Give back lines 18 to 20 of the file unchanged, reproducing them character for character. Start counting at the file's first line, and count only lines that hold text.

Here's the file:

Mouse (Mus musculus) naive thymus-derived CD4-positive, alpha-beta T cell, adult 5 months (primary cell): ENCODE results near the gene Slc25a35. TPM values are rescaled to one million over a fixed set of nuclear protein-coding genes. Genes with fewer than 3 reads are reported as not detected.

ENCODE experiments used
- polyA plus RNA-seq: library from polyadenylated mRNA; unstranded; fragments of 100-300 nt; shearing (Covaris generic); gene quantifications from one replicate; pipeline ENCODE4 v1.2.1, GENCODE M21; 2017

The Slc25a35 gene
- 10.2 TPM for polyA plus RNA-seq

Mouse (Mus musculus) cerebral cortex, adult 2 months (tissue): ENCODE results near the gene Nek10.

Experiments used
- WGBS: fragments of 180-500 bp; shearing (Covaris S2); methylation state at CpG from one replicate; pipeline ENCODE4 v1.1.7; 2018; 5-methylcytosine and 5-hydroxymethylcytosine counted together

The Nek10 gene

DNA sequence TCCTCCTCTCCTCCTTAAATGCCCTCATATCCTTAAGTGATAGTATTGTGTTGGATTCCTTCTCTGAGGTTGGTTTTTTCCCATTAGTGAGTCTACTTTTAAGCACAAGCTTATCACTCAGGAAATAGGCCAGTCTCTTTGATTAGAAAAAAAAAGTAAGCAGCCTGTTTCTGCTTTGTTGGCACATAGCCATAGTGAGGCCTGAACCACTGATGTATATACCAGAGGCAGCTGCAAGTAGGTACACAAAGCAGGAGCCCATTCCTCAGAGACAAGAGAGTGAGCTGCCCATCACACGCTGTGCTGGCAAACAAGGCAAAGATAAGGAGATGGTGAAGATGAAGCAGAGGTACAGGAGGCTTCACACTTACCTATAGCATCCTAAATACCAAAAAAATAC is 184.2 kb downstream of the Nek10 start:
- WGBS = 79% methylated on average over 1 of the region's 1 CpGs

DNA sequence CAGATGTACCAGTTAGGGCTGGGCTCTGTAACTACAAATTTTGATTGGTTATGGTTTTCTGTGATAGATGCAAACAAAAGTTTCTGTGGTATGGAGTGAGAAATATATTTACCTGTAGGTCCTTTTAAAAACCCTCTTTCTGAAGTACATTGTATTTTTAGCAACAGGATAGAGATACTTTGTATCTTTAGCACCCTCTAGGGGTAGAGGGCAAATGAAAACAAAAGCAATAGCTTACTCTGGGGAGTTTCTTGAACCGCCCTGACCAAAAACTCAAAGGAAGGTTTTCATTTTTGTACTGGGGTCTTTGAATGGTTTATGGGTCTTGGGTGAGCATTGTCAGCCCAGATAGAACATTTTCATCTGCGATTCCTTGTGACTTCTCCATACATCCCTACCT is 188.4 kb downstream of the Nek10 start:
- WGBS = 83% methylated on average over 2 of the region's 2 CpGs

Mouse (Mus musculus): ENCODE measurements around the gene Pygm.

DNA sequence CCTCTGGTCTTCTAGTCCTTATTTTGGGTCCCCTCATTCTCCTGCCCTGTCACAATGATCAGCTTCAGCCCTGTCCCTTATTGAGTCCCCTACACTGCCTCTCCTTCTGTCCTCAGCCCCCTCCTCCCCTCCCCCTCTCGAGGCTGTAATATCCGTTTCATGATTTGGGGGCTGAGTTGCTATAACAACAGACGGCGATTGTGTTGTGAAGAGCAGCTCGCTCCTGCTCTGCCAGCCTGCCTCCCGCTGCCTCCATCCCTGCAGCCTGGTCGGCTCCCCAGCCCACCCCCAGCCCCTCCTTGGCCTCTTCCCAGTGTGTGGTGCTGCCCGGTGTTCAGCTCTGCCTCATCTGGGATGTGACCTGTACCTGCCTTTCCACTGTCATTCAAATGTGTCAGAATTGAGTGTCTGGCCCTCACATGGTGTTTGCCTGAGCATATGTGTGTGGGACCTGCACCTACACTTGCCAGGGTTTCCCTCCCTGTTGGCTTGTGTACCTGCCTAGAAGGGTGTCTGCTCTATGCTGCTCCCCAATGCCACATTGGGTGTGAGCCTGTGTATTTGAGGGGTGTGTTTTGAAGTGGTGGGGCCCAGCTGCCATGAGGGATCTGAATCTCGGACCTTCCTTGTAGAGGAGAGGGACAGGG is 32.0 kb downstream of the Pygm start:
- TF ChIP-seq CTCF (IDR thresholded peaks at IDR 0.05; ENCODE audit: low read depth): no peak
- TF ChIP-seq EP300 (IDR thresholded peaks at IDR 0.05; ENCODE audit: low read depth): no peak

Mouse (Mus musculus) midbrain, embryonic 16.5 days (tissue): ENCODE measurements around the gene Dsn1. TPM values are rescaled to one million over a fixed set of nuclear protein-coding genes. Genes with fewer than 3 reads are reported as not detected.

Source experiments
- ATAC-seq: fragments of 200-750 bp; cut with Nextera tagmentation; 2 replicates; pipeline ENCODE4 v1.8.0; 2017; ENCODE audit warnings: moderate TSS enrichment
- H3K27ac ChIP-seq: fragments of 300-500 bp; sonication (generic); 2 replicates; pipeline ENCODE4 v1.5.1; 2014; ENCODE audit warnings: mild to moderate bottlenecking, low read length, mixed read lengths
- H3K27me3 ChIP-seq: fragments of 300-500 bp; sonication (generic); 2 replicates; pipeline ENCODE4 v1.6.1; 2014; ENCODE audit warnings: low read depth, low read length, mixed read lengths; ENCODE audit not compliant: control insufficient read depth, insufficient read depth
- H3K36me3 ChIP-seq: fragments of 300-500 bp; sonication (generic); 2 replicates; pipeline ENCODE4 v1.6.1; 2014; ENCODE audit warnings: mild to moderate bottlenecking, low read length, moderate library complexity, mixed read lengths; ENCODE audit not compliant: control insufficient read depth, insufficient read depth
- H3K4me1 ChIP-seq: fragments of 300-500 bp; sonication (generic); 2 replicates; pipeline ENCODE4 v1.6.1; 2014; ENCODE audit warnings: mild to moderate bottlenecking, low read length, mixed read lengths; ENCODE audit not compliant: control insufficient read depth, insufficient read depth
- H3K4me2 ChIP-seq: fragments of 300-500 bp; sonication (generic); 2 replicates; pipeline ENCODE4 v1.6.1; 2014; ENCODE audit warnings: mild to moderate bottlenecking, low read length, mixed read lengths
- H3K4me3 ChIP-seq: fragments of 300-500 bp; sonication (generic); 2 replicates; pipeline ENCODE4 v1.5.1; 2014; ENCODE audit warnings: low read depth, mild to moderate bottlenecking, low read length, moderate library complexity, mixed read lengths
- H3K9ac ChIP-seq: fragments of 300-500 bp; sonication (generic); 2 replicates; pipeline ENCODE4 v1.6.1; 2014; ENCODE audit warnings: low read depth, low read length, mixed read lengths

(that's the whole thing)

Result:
Mouse (Mus musculus) midbrain, embryonic 16.5 days (tissue): ENCODE measurements around the gene Dsn1. TPM values are rescaled to one million over a fixed set of nuclear protein-coding genes. Genes with fewer than 3 reads are reported as not detected.

Source experiments
- ATAC-seq: fragments of 200-750 bp; cut with Nextera tagmentation; 2 replicates; pipeline ENCODE4 v1.8.0; 2017; ENCODE audit warnings: moderate TSS enrichment